Do you blame Greenspan or the system that put so much faith in one man? There were dissenters in the Fed but in the toxic political atmosphere they were shot down. Bernanke and the next president would do well to surround themselves with dissenters.

Bernanke has hinted that the Fed's mandate should change to include monitoring asset bubbles that are not backed by fundamentals.

solipsist said...

Speaking of unreal estate...

Maggie is an exemplar of inhibited re-uptake of seratonin. Her ganglia just positiively must glow with such an infusion of sunlight and faerie dreams. Someone ought to bring her back to earth before she floats away.

I wonder if she would come over and clean my house? I'll make lemonade.

jesse - I don't blame anyone so much as snort contemptuously (not at you). I think that Greenspan may well have done his job very satisfactorily. My question falls to - what was his job?, and, who did he work for?

It is beyond belief that the system let such a subterfuge develop, and it was, and is, a subterfuge. But then, everything that the US does these days... I think you are right about things being different with a new administration. They have to be. I just wonder what will be left. And, should not everything be backed by fundamentals? Things like ability to repay, and such?

I caught just a few minutes of the hearings, and a little commentary, and what I gathered was that most just deferred to Greenspan, because he was "the only one" who had a huge-enough-brain to understand what he had created. Names such as "The Oracle", and others, were thrown about. P'shaw!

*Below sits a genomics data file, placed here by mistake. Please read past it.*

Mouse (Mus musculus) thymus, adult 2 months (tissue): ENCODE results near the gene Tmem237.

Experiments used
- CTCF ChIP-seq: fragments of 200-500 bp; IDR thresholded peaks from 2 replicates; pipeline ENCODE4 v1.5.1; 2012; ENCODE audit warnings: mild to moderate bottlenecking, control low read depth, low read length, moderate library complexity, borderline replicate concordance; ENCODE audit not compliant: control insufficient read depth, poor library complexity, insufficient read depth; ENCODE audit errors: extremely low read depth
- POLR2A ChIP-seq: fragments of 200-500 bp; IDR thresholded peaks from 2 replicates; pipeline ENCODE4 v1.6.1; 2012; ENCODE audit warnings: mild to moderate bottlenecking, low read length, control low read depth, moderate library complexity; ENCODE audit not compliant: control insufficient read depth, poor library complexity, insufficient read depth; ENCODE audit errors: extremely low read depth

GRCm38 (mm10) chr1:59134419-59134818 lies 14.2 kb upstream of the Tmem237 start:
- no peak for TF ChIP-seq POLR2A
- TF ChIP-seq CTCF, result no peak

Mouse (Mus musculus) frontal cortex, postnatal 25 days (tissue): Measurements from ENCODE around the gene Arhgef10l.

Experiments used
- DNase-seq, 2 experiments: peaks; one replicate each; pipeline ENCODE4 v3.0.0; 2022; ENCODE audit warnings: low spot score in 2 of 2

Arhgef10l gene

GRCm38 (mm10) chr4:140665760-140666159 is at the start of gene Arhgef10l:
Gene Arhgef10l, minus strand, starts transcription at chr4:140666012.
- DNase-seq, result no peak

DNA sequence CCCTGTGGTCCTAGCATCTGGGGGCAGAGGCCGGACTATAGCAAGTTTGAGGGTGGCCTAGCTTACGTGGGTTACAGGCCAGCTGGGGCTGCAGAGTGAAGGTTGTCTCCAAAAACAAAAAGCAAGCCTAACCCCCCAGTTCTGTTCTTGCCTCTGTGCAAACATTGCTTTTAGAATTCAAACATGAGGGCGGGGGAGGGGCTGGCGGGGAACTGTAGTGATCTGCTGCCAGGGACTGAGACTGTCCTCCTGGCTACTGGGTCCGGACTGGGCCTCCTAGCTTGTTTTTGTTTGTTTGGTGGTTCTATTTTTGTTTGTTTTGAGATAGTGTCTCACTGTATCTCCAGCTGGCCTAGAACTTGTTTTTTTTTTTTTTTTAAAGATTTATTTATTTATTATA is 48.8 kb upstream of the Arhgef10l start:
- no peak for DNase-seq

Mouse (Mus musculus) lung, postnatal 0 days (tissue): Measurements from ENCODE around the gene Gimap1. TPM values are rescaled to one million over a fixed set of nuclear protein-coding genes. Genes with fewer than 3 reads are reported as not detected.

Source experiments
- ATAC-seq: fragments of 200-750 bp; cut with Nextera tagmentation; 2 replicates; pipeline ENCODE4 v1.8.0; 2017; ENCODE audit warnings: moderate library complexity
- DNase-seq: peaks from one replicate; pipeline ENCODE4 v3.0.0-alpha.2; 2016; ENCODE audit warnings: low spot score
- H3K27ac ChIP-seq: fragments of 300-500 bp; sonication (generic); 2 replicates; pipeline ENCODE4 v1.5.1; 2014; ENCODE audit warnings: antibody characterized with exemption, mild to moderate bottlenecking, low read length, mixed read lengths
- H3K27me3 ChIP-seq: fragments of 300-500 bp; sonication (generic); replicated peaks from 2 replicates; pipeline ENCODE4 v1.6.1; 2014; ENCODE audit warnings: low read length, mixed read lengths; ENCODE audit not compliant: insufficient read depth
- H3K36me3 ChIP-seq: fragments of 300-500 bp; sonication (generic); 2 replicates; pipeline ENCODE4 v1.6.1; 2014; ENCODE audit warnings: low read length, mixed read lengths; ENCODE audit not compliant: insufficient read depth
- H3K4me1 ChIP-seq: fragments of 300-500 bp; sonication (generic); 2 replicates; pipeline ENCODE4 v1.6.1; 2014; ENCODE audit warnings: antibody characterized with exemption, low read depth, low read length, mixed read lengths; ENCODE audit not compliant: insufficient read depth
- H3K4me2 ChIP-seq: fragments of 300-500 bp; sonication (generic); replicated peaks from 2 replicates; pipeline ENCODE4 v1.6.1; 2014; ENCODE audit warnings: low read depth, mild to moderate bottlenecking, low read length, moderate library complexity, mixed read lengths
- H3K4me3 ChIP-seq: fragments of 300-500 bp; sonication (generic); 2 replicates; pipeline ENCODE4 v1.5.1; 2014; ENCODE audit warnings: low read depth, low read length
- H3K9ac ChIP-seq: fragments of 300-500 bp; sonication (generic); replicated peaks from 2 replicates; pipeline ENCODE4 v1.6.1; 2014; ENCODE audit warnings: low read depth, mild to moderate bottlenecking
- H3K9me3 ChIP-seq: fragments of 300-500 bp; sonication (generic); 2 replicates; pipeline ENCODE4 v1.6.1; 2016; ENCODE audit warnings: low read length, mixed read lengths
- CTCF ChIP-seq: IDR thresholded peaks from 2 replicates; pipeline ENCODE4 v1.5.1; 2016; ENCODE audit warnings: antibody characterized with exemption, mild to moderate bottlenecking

Maybe I am just cynical.

solipsist said...

I came across this unaccredited nugget. If this is so...

There may be another very large shoe to drop and if it does, what has occurred thus far may look like the good old days. I am referring to credit swap derivatives, also known as credit default swaps. This is a completely unregulated market, estimated to total approximately $62 Trillion.

Those who have issued CSDs do not have anywhere near the assets to satisfy claims should they occur in substantial numbers. For example hedge funds have issued about $15 trillion in CSDs, but among them only have an estimated $4 trillion in assets.

To (loosely) quote the great Warren Buffet, who has made it clear he wouldn’t touch them with a ten-foot pole, CSDs are the financial weapons of mass destruction, administered by idiots.

Anonymous said...

Wait a second. Nobody forces anybody to take out a mortgage, buy stocks or bonds, or put their money in a bank.

That's one of the loopiest comments I've heard in a long while; and there are legions of apologists spouting off their half-baked bootlicking syncophantic support of mainstream consensus.

Suggesting that none of us has to play ball with them is marvelous, but it's only good in theory.

I don't know where your money is --- do you? I trust mine to the bank, so I'm pretty sure I'm hooped.